Amphibian biodiversity is declining globally, marked, among other processes, by changes in habitat features. Management of freshwater by recreational fisheries can alter the habitat of aquatic systems and have negative impacts on amphibian communities, i.e., fisheries stocking. However, the potential impact of recreational fisheries management is unclear, as various factors, many of which unrelated to fisheries management (e.g., agriculture), can contribute to the overall impact on amphibian biodiversity. Our project studied the ecological influence of recreational fisheries, as well as environmental factors on amphibian biodiversity and community structure in gravel pit lakes. We sampled 38 lakes in Lower Saxony, Germany, providing estimates of amphibian biodiversity and measures of habitat features. Lakes differed in management bodies (i.e. angler-managed vs. non-angler-managed). Results varied between management types: angler-managed lakes showed lower species richness than non-angler-managed ones. However, amphibian biodiversity was generally low, independent of management type. Fish biomass estimates were similar across lakes, suggesting similar predation rates between management types. Multivariate analyses identified the extent of shallow water (percentage of depth < 3 m) as a potential driver for amphibian biodiversity. We conclude that, while such lakes may support a wide variety of freshwater biodiversity, the effective conservation of amphibian biodiversity necessitates community-specific management and we suggest focusing efforts on vernal pools and other such fish-free wetlands.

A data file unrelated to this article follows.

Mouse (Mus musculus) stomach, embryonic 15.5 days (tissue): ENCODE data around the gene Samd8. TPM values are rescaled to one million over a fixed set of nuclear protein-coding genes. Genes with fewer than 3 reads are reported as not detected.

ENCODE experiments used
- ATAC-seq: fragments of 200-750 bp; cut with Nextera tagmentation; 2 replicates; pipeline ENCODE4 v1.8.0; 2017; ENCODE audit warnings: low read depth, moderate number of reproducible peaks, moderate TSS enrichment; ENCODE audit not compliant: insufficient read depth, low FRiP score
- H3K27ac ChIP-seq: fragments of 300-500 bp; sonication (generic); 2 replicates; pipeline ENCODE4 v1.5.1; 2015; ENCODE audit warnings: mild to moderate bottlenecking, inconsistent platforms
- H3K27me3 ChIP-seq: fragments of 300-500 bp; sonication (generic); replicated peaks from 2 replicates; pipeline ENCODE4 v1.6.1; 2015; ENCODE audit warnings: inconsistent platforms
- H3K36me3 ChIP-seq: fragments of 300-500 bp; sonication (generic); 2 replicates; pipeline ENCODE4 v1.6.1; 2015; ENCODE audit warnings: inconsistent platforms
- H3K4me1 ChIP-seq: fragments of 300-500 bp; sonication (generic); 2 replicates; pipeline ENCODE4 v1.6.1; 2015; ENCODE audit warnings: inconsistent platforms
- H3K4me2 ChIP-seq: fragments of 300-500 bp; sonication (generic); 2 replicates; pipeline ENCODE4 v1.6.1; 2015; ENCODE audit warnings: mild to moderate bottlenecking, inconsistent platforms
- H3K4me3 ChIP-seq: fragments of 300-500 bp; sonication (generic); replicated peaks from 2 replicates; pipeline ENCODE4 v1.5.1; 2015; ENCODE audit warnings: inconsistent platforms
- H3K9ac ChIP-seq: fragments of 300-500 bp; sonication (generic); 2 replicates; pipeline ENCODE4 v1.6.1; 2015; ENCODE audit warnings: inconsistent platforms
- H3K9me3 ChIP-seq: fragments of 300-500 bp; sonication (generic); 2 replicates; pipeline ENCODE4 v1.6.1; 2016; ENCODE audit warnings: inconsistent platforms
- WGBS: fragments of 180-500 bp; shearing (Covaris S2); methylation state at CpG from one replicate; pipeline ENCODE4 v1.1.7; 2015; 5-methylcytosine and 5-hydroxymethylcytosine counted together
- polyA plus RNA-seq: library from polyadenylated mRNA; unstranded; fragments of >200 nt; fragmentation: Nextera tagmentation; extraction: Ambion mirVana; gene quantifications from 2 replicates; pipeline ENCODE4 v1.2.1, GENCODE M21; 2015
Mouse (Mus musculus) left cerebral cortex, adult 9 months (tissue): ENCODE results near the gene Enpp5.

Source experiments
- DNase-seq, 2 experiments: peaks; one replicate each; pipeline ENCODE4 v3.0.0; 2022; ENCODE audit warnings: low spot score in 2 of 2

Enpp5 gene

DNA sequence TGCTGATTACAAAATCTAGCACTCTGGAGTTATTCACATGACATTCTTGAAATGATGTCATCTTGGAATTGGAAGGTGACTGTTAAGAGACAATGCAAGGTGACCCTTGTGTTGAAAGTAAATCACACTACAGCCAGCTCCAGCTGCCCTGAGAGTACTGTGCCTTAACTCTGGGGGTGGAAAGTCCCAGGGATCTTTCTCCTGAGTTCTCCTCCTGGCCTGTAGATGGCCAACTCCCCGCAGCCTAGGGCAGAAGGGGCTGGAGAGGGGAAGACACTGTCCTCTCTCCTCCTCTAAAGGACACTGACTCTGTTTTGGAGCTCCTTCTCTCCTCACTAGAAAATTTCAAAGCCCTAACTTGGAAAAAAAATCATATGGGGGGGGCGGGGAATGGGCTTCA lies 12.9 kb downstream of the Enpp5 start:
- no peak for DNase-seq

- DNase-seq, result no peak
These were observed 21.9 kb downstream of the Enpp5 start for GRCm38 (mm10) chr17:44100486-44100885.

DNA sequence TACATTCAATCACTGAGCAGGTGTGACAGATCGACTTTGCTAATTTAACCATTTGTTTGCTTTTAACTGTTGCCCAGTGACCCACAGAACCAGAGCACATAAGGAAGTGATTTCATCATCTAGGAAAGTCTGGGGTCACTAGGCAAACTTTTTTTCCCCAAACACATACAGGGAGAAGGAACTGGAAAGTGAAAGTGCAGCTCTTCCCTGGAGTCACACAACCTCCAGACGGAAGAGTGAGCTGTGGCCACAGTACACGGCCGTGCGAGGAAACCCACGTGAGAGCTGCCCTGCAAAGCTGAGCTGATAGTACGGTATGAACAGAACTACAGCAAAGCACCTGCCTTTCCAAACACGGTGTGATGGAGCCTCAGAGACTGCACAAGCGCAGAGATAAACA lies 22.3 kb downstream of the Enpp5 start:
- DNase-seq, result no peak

Amphibian biodiversity in Lower Saxonian gravel pit lakes in relation to recreational-fisheries management and habitat features
Ortiz, C. (2020). Amphibian biodiversity in Lower Saxonian gravel pit lakes in relation to recreational-fisheries management and habitat features. Studienprojekt, Humboldt-Universität zu Berlin
Erschienen in: Studienprojekt, Humboldt-Universität zu Berlin